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Drawing in the History of Observation: Seeing, Sketching, and Knowing

Project by Dr. Omar W. Nasim

Handmade drawings by scientists are among the most ubiquitous forms of visual representation in the history of science. They have been used to diagram thoughts, visualize possibilities, and illustrate scientific texts. My interest however has centered on the ways sketching-making techniques have been used in conjunction with scientific observation. By a close historical and archival investigation of handmade drawings made of deep sky objects in the notebooks of nineteenth-century astronomers, I show that mutable and repeated drawings actually contributed to the observational work of the astronomer at the telescope--drawings honed the senses. This has meant that instead of examining published prints of drawings, I turn to unpublished, preliminary sketches that not only feature the tentative nature of astronomical data-formation but the materiality of pencil, paper, and gesture. I have called these “working images” and have contextualized them into the procedures of ordered paperwork. Thus, taken from behind the scenes of scientific work, we begin to see the intensity of observational practices and the ways in which handmade drawings made real contributions to our understanding of difficult astronomical objects such as the nebulae and star clusters.



Observing by Hand Sketching the Nebulae in the Nineteenth Century (Chicago: University of Chicago Press, 2013)

•    Winner of the History of Science Society’s Pfizer Book Prize for outstanding scholarly book in the field for last three years, 2016
•    Winner of the Choice Magazine: CHOICE Outstanding Academic Title Awards

“Extending the Gaze: The Temporality of Astronomical Paperwork,” in Science in Context, 2013, 26: 247-277.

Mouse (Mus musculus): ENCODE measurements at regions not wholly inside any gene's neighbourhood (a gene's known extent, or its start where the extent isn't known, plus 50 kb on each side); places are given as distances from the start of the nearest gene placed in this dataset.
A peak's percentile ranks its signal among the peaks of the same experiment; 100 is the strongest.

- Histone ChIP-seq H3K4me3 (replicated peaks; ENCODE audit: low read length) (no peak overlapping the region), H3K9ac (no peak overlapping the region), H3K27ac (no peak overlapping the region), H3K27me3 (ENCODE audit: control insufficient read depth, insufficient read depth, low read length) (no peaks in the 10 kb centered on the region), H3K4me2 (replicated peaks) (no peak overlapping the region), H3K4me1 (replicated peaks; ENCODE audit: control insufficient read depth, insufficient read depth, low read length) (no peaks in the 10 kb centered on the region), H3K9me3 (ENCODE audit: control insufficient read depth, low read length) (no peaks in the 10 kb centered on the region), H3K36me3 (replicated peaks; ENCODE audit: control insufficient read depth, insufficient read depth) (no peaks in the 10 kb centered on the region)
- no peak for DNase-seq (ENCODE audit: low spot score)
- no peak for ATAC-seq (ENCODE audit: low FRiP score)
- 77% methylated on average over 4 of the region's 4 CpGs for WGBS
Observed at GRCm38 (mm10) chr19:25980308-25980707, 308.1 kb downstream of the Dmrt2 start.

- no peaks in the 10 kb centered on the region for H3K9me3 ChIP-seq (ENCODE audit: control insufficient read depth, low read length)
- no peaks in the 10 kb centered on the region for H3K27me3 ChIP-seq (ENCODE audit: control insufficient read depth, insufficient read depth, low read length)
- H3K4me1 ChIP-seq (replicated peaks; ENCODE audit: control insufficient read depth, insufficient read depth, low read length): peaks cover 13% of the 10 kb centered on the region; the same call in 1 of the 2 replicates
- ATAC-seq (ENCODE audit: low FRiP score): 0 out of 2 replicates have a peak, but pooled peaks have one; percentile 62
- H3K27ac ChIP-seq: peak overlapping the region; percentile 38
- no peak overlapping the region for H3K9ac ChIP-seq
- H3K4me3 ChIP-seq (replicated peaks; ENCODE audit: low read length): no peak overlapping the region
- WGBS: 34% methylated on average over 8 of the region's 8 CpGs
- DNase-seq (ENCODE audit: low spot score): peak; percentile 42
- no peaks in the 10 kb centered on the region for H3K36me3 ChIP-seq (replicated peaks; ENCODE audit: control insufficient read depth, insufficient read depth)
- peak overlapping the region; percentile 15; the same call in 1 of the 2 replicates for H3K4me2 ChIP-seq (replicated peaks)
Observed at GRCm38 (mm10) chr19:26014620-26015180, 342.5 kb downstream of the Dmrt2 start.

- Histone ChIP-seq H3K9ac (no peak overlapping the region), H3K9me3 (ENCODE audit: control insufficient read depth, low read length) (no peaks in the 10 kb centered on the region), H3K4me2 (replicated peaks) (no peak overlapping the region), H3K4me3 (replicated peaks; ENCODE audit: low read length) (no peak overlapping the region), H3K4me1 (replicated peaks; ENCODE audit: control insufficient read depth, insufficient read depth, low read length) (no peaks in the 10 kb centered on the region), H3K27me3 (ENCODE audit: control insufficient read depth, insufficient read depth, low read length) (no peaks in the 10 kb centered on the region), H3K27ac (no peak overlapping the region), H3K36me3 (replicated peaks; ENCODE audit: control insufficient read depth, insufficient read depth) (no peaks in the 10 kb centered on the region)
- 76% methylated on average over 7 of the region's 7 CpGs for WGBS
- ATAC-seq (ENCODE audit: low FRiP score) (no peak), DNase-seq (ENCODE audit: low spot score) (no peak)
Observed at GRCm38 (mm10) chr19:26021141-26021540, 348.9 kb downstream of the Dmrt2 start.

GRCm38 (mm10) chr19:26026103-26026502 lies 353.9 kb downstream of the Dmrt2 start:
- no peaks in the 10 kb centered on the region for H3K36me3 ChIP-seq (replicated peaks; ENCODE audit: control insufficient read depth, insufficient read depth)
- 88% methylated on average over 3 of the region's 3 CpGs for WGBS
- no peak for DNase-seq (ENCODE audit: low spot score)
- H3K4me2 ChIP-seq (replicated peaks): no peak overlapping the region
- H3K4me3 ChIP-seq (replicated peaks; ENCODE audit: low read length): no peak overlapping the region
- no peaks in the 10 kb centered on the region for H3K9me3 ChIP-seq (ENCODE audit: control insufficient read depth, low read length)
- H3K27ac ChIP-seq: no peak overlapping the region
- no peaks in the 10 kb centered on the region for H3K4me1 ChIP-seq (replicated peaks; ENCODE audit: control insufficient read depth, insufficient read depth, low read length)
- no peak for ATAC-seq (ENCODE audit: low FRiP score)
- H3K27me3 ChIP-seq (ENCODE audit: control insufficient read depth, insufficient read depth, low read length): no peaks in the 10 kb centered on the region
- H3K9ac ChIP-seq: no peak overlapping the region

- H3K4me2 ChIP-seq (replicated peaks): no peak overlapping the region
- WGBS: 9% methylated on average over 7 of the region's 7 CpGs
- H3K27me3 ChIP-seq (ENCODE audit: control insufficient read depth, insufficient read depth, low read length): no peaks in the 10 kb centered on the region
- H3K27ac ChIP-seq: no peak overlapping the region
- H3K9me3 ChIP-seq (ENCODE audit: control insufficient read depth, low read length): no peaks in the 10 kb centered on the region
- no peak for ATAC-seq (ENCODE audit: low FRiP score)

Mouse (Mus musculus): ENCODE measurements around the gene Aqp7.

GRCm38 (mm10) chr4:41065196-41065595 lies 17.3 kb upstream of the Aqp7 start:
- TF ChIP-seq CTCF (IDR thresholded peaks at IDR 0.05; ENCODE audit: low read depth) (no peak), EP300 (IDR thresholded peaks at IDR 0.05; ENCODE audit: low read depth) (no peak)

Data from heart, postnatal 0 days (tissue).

Rheinsprung 11: Zur Händigkeit der Zeichnung, co-edited with Hana Gründler, Toni Hildebrandt and Wolfram Pichler, Virtual Issue No. 3, 2012.

“On Scribbles in Space,” in Über Kritzeln: Graphismen zwischen Schrift, Bild, Text und Zeichen, eds. Christian Driesen, et. Al (Zürich/Berlin: Diaphanes, 2012) pp. 71-90.

“Observing by Hand,” in Rheinsprung 11: "Zur Händigkeit der Zeichnung," eds. Hana Gründler, Toni Hildebrandt, Omar Nasim, and Wolfram Pichler, Virtual Issue, 2012, 66-74.

“Zeichnen als Mittel der ‘Familiarisation’ zur Erkundung der Nebel im Lord Rosse-projekt,” in Notieren, Skizzieren. Schreiben und Zeichnen als Verfahren des Entwurfs, eds. Karin Krauthausen and Omar Nasim (Zürich/Berlin: Diaphanes, 2010) pp. 159-88.

“Observation, Working-Images, and Procedure: the ‘Great Spiral’ in Lord Rosse’s Astronomical Record Books and Beyond,” in British Journal for the History of Science, 2010, 43: 353-389.

“On Seeing an Image of a Spiral Nebula: From Whewell to Flammarion,” in Nuncius: Journal of the History of Science, 2009, 24:393-414.

“Beobachtungen mit der Hand: Astronomische Nebelskizzen im 19. Jahrhundert,” in Daten sichern: Schreiben und Zeichnen als Verfahren der Aufzeichnung, ed. Christoph Hoffmann (Zürich/Berlin: Diaphanes Verlag, 2008) pp. 21-46.

“Observations, Descriptions, and Drawings of Nebulae: A Sketch,” in Max Planck Institute for History of Science Pre-Print Series. No. 345, Berlin: 2008.

  1. Fakultät für Philosophie, Kunst-, Geschichts- und Gesellschaftswissenschaften
  2. Institut für Philosophie